Pentagon Progress in New Audit Undercut by Worsening Shortfalls
(Bloomberg) -- The U.S. Defense Department said its second consecutive financial audit documented incremental progress tracking $2.9 trillion in assets and correcting hundreds of serious deficiencies, but the department’s watchdog said there’s still too little information about how taxpayer money is spent.
Like last year, the latest review of the Pentagon’s books cost nearly $1 billion, including $500 million for remediation of existing deficiencies, $250 million for setting up the infrastructure to conduct audits and $195 million in auditor fees.
More than 1,400 auditors were deployed on the project to track spending on everything from F-35 jet parts to Navy real property, commissary operations and Army pay operations.
The audit founds no evidence of fraud or abuse and in many cases documented that serious deficiencies uncovered last year have been remedied, Pentagon officials said.
“We have made good solid progress and this is going to be something we are going to have to measure ourselves incrementally against,” Acting Comptroller Elaine McCusker told reporters on Thursday.
Rising Deficiency Reports
But the Pentagon’s Inspector General, which oversaw the work, cited major shortcomings. For instance, while nearly 550 issues highlighted for correction last year were addressed this year, approximately 1,800 deficiency reports from last year were reissued, and an additional 1,300 were created.
The inspector general also pointed out that there remain “insufficient policies, procedures, and internal controls for the acquisition, disposal, and inventory processes of government property in the possession of contractors.”
“While progress has been made, much more work is necessary for better financial management and a clean audit opinion,” according to a statement from Inspector General Glenn Fine. “It is clear that the road to a clean financial statement opinion for the DoD is a long-term effort.”
For the second consecutive year, the “working capital” and “general funds” of the Army, Navy, Marine Corps as well as the books of the Defense Logistics Agency, U.S. Special Operations Command and Transportation Command and Defense Health Program received “disclaimers of opinion” from auditors.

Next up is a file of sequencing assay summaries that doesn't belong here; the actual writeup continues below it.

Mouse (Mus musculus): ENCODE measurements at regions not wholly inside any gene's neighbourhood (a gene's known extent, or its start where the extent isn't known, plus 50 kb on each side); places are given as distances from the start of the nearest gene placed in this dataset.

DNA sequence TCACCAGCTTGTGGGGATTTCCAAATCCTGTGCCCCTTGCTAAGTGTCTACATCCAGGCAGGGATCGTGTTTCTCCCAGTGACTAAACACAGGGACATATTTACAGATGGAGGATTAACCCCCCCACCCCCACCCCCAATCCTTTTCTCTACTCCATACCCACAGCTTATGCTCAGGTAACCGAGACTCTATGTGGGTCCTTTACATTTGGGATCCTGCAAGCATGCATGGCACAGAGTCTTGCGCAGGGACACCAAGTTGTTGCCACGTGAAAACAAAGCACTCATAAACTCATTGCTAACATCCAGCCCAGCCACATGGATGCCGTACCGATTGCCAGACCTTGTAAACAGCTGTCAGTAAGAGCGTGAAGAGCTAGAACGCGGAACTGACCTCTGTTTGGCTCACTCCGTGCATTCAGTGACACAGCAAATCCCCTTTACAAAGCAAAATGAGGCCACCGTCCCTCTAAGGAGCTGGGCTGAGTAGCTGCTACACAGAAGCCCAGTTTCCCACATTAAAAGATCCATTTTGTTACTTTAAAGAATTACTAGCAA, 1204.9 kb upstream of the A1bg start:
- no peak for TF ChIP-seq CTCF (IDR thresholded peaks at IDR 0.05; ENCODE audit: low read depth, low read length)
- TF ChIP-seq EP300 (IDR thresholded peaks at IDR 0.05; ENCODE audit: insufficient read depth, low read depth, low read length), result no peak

Disclaimers are issued when auditors can’t form an opinion about the adequacy of the financial records based on a paucity of reliable data. McCusker said that doesn’t imply misuse or poor use of funds.
“We know where we are spending our money” but “sometimes our documentation” is “just not where it needs to be,” she said.
Although it gets scant public attention compared with troop deployments, sexual assault statistics or major weapons programs, audits of financial statements can help the Pentagon more effectively manage its resources and operations and can help identify internal weaknesses that mask fraud and abuse.
Just completing a second year of 24 financial audits marks an achievement in its own right since for decades no major agency reviews were completed. It wasn’t until fiscal 2018, at the prodding of Congress and the General Accountability Office, that the Pentagon said it was ready for a full audit.
One clear highlight for the Pentagon: The $9 billion Military Retirement Fund will get its 24th unqualified, or clean, opinion, McCusker said.
Another major improvement from last year’s findings involved fixing deficiencies with Department of Defense information technology security, she said. Ninety-four percent of those reports were closed, she added.
Still, the inspector general said that among the examples of “material weaknesses” that remain from last year are those in information technology, including “inadequate controls over access, system changes, and security management of the IT systems.”
Material weaknesses are deficiencies or a combination of deficiencies in internal controls over financial reporting “that result in a reasonable possibility that management will not prevent, or detect and correct, a material misstatement in its financial statements in a timely manner,” the watchdog said.
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